Anderson and Montesano classification of occipital condyle fractures

Last revised by Francis Deng on 18 Jan 2022

The Anderson and Montesano classification is a widely used system for describing occipital condyle fractures. It divides injuries into three types based on morphology and mechanism of injury 1-5.

  • type I: impacted type occipital condyle fracture
    • morphology: comminution of the condyle with minimal or no displacement of fragments into the foramen magnum
    • mechanism: axial loading of the skull onto the atlas
    • stability: stable because the tectorial membrane and contralateral alar ligament are intact (the ipsilateral alar ligament may be functionally inadequate)
  • type II: basilar skull type occipital condyle fracture
    • morphology: condyle fracture that extends outside of the condyle to elsewhere in the posterior base of skull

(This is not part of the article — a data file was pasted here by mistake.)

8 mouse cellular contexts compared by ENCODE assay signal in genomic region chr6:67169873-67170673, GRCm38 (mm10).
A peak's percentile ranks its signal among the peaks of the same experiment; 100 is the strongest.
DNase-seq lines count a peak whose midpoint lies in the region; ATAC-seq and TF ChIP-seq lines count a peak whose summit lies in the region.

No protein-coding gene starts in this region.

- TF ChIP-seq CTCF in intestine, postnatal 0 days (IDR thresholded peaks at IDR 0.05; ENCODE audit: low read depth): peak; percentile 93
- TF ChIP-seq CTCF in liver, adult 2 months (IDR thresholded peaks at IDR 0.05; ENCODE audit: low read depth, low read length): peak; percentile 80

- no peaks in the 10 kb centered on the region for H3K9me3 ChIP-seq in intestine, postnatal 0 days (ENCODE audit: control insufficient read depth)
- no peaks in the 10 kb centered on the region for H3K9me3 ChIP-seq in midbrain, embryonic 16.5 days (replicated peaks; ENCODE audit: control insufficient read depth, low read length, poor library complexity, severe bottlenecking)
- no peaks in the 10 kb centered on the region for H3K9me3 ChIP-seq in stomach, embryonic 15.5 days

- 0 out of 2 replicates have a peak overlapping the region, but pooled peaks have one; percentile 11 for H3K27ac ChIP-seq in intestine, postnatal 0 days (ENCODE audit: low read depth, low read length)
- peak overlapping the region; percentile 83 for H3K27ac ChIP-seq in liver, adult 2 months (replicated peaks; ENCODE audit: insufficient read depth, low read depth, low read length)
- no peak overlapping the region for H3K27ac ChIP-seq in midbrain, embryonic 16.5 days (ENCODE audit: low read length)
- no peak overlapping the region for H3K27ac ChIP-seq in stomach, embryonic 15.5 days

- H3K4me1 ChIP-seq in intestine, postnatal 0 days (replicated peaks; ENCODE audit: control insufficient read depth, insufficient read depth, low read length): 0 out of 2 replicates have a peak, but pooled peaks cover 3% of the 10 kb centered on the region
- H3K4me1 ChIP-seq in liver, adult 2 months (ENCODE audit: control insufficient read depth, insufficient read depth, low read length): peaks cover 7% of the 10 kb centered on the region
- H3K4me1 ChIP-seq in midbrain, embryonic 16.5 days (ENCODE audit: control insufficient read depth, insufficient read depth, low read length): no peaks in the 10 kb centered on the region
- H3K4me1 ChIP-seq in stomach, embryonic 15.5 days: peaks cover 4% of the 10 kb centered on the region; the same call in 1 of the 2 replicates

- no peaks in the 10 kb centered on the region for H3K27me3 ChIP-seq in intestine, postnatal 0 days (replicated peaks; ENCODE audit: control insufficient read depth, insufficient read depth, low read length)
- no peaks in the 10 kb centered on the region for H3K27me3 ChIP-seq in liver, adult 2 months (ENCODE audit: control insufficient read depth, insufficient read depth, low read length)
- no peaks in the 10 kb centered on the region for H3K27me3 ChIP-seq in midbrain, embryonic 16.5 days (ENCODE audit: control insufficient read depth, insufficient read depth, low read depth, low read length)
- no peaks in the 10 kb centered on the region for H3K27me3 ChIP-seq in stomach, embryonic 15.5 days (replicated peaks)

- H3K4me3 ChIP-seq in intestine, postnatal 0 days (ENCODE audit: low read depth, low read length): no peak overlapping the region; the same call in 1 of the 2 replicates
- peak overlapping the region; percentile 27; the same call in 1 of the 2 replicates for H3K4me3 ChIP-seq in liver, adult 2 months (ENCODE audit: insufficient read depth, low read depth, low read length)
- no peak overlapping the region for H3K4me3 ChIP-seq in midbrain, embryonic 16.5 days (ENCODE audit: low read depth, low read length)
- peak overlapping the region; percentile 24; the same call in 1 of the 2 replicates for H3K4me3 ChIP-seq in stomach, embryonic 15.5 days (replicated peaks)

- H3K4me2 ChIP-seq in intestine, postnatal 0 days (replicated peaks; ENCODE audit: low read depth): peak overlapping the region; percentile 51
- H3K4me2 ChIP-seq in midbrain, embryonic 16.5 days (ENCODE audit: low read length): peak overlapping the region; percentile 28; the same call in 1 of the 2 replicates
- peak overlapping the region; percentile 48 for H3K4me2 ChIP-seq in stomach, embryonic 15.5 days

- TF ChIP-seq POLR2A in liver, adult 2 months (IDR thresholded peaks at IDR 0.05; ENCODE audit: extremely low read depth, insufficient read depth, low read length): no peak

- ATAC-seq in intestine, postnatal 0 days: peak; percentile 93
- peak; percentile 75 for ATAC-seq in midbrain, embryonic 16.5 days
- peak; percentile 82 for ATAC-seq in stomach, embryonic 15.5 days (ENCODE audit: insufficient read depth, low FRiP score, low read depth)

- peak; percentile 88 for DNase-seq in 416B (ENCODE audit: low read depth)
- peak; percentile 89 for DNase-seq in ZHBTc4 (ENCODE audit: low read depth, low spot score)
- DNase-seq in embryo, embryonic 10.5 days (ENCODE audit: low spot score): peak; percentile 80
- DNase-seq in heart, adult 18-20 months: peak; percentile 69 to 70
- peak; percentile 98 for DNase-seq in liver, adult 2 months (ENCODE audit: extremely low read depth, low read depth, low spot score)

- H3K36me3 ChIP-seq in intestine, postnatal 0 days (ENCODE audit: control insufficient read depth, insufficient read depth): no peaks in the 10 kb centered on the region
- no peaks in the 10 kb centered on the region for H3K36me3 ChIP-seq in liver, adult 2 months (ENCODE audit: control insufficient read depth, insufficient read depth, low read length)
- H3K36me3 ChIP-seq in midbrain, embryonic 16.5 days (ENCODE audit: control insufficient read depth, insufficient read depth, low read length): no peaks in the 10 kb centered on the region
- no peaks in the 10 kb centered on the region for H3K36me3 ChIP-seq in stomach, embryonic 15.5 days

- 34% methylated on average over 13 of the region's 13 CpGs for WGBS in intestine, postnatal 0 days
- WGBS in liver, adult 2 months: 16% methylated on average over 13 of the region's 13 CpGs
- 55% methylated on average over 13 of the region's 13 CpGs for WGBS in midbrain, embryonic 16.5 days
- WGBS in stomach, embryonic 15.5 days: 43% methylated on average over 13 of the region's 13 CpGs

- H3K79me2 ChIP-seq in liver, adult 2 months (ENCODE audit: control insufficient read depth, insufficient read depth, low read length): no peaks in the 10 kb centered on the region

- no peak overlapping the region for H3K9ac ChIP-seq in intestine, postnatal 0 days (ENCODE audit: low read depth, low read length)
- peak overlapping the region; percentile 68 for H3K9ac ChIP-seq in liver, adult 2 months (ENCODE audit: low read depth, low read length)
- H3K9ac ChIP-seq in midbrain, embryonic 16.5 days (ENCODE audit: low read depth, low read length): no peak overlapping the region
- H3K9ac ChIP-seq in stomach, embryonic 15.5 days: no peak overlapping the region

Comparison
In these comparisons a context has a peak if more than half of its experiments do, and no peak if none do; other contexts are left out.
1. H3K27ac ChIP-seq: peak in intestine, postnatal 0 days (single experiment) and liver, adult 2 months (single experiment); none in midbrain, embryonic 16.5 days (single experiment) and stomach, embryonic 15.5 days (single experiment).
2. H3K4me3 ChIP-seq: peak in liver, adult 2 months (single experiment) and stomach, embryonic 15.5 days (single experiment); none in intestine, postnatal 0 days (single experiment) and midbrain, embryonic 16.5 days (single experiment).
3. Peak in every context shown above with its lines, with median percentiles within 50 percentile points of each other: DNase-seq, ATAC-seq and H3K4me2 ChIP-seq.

• mechanism: direct blow to the lower skull
    • stability: stable because the tectorial membrane and alar ligaments are intact
  • type III: avulsion type occipital condyle fracture
    • morphology: small inferomedial occipital condyle fracture fragment displaced toward the odontoid tip
    • mechanism: rotation and/or contralateral bending
    • stability: potentially unstable due to loading of the contralateral alar ligament and tectorial membrane

A range of incidences of the Anderson and Montesano types amongst all occipital condyle fractures has been reported 2,4,6:

  • type I: 3-13%
  • type II: 22-54%
  • type III: 33-75%

The classification was described in 1988 by American orthopedic surgeons Paul A. Anderson and Pasquale X. Montesano on the basis of 6 patients diagnosed by conventional anterior posterior polytomography or CT with coronal reconstructions 1.

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